Sayre, Pennsylvania, August 2010.
Watching trains today, it seems that graffiti is omnipresent. Hardly a freight passes without heavily tagged cars in consist.
Railcar graffiti isn’t a recent phenomena. Traditional chalked tags have appeared on cars for generations. I recall photographing a tag that read ‘Edward Steichen knew’ back in the mid-1980s, and I first noticed spray-painted graffiti on the New York Subways in the 1970s.
Yet, the proliferation of large colorful spray-painted murals and haphazard spray tagging has only become widespread on mainline trains in the last couple of decades.
While freight cars are the most common canvases, I’ve see locomotives and passenger cars tagged as well.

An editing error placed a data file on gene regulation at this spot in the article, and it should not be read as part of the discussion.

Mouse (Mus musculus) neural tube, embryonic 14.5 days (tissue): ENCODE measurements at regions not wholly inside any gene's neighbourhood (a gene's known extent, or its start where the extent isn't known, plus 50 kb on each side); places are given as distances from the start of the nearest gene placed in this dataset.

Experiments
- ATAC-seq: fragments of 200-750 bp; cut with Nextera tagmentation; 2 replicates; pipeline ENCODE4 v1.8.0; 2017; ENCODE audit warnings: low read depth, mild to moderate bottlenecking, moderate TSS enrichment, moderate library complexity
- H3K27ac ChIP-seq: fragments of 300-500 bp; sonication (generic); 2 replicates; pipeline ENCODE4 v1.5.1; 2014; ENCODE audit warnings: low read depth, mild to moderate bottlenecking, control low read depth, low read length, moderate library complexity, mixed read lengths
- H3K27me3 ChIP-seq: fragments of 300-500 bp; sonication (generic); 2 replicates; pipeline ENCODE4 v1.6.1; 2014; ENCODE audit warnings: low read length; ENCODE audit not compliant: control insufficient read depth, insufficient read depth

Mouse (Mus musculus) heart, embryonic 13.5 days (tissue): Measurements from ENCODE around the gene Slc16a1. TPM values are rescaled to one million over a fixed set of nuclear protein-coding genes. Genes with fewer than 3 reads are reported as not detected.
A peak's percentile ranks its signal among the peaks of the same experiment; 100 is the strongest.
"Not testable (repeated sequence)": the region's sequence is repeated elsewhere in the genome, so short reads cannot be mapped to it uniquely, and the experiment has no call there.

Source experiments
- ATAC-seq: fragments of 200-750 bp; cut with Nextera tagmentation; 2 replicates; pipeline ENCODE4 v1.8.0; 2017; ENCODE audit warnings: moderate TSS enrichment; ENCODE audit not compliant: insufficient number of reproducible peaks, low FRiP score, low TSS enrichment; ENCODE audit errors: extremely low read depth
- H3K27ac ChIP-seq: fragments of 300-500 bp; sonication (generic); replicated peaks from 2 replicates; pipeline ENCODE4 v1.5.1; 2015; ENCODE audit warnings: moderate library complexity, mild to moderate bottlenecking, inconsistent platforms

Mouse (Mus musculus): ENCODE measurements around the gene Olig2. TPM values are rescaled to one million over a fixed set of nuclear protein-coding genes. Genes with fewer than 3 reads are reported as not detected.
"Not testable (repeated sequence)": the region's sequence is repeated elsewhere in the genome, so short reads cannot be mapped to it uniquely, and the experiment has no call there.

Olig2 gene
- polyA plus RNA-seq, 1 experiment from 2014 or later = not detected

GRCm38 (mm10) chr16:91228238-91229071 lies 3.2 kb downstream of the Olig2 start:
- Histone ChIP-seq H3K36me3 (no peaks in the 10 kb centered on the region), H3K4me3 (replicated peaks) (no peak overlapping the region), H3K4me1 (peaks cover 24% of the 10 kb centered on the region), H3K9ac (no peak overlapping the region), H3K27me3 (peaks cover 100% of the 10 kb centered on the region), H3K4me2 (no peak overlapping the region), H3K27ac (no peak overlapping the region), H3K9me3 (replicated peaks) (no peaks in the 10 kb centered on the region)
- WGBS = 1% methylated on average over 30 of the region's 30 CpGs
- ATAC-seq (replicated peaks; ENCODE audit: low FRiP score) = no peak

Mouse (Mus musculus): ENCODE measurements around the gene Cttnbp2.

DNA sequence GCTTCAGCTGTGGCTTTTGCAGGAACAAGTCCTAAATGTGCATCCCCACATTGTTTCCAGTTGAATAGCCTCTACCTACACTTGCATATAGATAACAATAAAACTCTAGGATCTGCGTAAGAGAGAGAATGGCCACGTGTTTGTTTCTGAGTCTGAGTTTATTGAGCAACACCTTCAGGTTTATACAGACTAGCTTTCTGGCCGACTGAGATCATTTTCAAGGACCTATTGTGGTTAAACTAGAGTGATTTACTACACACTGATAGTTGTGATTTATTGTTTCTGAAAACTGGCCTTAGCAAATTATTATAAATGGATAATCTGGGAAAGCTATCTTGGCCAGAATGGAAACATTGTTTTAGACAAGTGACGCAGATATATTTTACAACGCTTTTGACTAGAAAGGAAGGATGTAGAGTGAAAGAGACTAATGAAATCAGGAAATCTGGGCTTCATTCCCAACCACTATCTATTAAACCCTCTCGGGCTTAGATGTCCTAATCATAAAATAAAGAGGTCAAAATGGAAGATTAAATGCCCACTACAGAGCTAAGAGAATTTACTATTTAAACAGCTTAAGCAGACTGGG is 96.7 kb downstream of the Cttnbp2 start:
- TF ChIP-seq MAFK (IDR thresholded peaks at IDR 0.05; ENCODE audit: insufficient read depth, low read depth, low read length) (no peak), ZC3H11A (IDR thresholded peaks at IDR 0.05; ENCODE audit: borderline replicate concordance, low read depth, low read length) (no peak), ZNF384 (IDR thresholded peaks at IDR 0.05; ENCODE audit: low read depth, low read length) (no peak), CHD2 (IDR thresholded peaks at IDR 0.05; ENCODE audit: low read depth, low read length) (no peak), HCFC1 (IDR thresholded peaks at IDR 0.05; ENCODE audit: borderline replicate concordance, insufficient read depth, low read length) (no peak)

Nor is the phenomena isolated to the United States. Train graffiti is a worldwide occurrence. I’ve photographed heavily tagged trains in Poland, Belgium, and (wouldn’t you guess?) Italy! (Among other places).
Almost every photographer I’ve met has an opinion on graffiti.
Would you like to leave a comment? Tracking the light is interested in your opinion(s). See the comments section toward the bottom of the page.
Tracking the Light posts new material every morning.
Please spread the word and share Tracking the Light with anyone who may enjoy seeing it!
Tomorrow: Tracking the Light features a summer morning Norfolk Southern’s former PRR at Cassandra, Pennsylvania. Don’t miss it!